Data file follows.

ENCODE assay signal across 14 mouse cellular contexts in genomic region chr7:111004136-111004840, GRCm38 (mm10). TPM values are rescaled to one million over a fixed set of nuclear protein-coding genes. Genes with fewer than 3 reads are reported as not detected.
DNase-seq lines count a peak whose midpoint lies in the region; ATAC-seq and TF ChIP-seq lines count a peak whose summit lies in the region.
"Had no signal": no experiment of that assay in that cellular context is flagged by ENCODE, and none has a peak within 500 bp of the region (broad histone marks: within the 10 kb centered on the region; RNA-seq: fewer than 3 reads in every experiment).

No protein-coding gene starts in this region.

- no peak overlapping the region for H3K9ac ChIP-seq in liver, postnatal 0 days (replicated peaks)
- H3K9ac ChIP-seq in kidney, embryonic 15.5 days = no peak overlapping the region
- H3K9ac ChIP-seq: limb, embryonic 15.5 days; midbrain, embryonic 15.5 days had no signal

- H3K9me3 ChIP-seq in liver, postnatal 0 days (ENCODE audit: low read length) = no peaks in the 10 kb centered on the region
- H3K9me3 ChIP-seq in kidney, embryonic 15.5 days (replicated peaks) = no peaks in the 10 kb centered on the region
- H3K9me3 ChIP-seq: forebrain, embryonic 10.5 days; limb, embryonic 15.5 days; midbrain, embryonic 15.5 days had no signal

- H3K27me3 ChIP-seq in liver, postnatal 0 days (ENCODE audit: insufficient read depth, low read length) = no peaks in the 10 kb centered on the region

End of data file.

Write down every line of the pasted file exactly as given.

ENCODE assay signal across 14 mouse cellular contexts in genomic region chr7:111004136-111004840, GRCm38 (mm10). TPM values are rescaled to one million over a fixed set of nuclear protein-coding genes. Genes with fewer than 3 reads are reported as not detected.
DNase-seq lines count a peak whose midpoint lies in the region; ATAC-seq and TF ChIP-seq lines count a peak whose summit lies in the region.
"Had no signal": no experiment of that assay in that cellular context is flagged by ENCODE, and none has a peak within 500 bp of the region (broad histone marks: within the 10 kb centered on the region; RNA-seq: fewer than 3 reads in every experiment).

No protein-coding gene starts in this region.

- no peak overlapping the region for H3K9ac ChIP-seq in liver, postnatal 0 days (replicated peaks)
- H3K9ac ChIP-seq in kidney, embryonic 15.5 days = no peak overlapping the region
- H3K9ac ChIP-seq: limb, embryonic 15.5 days; midbrain, embryonic 15.5 days had no signal

- H3K9me3 ChIP-seq in liver, postnatal 0 days (ENCODE audit: low read length) = no peaks in the 10 kb centered on the region
- H3K9me3 ChIP-seq in kidney, embryonic 15.5 days (replicated peaks) = no peaks in the 10 kb centered on the region
- H3K9me3 ChIP-seq: forebrain, embryonic 10.5 days; limb, embryonic 15.5 days; midbrain, embryonic 15.5 days had no signal

- H3K27me3 ChIP-seq in liver, postnatal 0 days (ENCODE audit: insufficient read depth, low read length) = no peaks in the 10 kb centered on the region